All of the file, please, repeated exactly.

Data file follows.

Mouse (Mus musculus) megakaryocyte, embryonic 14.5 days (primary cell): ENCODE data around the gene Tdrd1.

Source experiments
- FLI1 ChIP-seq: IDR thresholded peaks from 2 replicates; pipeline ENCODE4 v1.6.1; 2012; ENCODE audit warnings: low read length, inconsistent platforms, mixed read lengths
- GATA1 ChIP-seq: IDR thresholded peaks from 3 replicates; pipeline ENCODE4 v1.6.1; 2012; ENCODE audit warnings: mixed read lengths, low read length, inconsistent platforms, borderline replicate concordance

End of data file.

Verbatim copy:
Mouse (Mus musculus) megakaryocyte, embryonic 14.5 days (primary cell): ENCODE data around the gene Tdrd1.

Source experiments
- FLI1 ChIP-seq: IDR thresholded peaks from 2 replicates; pipeline ENCODE4 v1.6.1; 2012; ENCODE audit warnings: low read length, inconsistent platforms, mixed read lengths
- GATA1 ChIP-seq: IDR thresholded peaks from 3 replicates; pipeline ENCODE4 v1.6.1; 2012; ENCODE audit warnings: mixed read lengths, low read length, inconsistent platforms, borderline replicate concordance